What do we mean by marriage? We may think of it as a very defined legal and perhaps religious status based on a once-for-all ceremony without which you aren’t married. It didn’t mean that in this country until the Hardwicke Act of the mid-18th century. Before that a lot of “marriages” were much more informal – they might start with betrothal or even with pregnancy, and were often tied up (literally) with dowries. In other cultures, there has been even more variation (see Duncan Dormor, Just Cohabiting?)
There is a lot of teaching about marriage in the Bible – and also a great deal which has been read into that teaching and elaborated it. Marriage, we are told, is meant to be exclusive – one on one, forsaking all others. It is meant to be for life, entered into unconditionally. It is the only safe framework for a sexual relationship, and certainly the only proper framework for the upbringing of children. Interestingly, there is nothing in there about licenses or ceremonies, let alone bridesmaids or confetti. So the question “what makes a marriage a marriage” is left rather open.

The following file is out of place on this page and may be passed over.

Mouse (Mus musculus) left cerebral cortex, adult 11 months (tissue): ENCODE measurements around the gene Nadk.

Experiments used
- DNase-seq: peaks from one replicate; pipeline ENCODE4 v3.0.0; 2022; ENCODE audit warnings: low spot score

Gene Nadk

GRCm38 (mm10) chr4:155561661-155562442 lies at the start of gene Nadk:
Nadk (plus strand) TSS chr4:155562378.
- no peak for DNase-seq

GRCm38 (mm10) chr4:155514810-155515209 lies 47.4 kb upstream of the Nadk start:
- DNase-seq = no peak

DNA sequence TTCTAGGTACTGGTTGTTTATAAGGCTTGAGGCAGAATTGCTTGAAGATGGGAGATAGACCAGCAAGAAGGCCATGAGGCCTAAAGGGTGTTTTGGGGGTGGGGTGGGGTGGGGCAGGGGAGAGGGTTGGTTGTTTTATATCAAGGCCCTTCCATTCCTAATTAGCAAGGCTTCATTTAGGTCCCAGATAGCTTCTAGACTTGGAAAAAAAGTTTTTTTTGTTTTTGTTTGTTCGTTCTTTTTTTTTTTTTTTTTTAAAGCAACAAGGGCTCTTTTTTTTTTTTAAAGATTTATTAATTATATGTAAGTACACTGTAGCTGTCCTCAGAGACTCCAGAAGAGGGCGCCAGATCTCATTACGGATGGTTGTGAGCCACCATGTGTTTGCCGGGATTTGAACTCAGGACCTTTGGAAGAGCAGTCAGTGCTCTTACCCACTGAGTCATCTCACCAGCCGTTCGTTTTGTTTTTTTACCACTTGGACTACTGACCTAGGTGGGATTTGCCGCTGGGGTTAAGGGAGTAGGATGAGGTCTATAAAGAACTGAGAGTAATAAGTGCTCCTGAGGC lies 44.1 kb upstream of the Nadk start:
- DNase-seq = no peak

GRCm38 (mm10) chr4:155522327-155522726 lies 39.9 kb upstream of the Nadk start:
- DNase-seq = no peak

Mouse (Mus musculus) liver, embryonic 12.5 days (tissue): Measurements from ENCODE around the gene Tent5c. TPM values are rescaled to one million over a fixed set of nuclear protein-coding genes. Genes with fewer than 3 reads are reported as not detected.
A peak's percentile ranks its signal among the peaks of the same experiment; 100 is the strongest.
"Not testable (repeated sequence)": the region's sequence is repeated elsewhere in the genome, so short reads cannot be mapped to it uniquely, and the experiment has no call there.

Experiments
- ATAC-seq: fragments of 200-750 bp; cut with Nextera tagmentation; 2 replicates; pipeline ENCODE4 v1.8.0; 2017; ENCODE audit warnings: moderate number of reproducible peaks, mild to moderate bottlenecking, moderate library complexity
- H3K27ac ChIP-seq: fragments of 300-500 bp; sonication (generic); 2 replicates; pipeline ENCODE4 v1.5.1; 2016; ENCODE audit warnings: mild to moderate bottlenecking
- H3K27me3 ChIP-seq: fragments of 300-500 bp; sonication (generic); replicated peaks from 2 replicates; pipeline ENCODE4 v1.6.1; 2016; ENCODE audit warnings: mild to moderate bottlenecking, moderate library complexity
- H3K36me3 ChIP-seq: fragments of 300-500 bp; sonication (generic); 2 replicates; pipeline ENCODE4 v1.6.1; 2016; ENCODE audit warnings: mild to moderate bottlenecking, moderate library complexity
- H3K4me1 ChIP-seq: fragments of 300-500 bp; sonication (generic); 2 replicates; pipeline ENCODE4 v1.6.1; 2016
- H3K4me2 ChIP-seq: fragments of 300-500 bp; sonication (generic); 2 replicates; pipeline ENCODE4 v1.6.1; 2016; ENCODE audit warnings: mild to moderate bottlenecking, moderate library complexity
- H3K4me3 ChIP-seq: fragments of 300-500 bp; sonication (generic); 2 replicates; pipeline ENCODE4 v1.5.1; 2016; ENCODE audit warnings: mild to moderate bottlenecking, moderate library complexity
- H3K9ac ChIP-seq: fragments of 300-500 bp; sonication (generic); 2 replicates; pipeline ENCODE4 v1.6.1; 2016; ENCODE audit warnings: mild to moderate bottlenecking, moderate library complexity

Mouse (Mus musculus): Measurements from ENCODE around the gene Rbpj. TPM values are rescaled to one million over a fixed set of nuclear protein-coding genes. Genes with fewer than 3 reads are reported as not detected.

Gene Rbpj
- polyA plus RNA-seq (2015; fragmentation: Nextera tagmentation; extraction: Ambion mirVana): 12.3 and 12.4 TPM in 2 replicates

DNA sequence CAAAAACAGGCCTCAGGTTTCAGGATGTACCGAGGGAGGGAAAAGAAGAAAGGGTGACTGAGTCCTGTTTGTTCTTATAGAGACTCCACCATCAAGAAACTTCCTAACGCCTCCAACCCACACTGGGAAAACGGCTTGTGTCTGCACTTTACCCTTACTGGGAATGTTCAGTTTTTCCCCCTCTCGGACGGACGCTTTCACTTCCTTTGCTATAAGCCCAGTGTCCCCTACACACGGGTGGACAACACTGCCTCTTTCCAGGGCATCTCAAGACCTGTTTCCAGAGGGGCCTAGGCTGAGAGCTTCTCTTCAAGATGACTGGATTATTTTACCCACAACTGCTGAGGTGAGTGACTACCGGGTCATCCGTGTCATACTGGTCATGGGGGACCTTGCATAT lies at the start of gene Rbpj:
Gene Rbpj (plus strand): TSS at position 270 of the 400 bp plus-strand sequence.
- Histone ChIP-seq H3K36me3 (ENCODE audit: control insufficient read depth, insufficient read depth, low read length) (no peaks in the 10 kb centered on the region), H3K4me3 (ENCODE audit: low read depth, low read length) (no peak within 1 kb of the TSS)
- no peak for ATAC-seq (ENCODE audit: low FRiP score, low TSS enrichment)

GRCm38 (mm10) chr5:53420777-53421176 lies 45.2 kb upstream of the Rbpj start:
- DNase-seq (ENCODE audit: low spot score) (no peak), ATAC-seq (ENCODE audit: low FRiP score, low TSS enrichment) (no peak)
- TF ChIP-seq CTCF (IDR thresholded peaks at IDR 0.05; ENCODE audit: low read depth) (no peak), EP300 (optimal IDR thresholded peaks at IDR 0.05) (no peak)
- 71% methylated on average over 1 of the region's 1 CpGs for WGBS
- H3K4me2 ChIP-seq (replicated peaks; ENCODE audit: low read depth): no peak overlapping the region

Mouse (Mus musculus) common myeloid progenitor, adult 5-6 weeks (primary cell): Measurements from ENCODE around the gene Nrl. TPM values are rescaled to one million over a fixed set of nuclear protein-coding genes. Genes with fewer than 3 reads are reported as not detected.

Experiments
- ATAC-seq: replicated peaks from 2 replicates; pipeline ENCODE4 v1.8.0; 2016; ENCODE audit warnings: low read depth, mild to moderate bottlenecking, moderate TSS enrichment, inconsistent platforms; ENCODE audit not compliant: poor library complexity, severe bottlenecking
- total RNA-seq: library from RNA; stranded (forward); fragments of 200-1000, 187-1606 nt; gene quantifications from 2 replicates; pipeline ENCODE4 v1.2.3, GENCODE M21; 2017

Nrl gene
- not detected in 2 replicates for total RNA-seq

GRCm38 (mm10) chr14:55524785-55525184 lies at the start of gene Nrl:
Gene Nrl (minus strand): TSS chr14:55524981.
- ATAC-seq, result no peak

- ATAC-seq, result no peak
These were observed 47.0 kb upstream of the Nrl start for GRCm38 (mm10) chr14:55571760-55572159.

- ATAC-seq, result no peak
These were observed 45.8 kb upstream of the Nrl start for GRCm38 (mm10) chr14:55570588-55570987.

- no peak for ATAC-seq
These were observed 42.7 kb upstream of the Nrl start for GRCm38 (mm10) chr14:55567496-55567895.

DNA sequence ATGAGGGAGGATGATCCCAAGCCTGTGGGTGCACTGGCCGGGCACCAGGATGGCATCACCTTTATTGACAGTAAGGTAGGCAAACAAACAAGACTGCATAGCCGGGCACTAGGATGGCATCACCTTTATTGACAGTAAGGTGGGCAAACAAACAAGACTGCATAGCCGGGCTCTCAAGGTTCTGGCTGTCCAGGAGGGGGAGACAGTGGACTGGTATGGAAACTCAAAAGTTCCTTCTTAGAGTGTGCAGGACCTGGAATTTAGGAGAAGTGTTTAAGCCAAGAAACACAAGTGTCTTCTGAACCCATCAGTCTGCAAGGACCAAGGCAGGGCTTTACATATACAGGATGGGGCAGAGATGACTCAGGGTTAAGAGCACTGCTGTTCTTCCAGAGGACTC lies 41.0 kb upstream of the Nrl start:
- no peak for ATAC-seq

At its best, the Christian vision of marriage is very wonderful. At its worst, it can be just too much for sinful human beings to bear. In the form we know it, it is a huge package, a very big deal both for individuals and for society, and it is understandable why some people are nervous about it.
Various developments in society have led to a questioning of formal marriage as the only way for people to get together in a relationship.
One of them relates to the position of women. A favourite feminist saying goes like this: In marriage two people become one person – and that person is the husband. If you read some of the great Biblical passages on marriage, from Genesis to Ephesians, it is very easy to come to that conclusion. Marriage can be seen as potentially crushing individuality, particularly for women. There are other passages in Scripture which suggest that this cannot possibly be a true understanding of God’s purposes. But the direct teaching of Scripture on marriage can be, and has been, used in this way. Now we have come to re-evaluate the place of women, and this, I believe, is of God.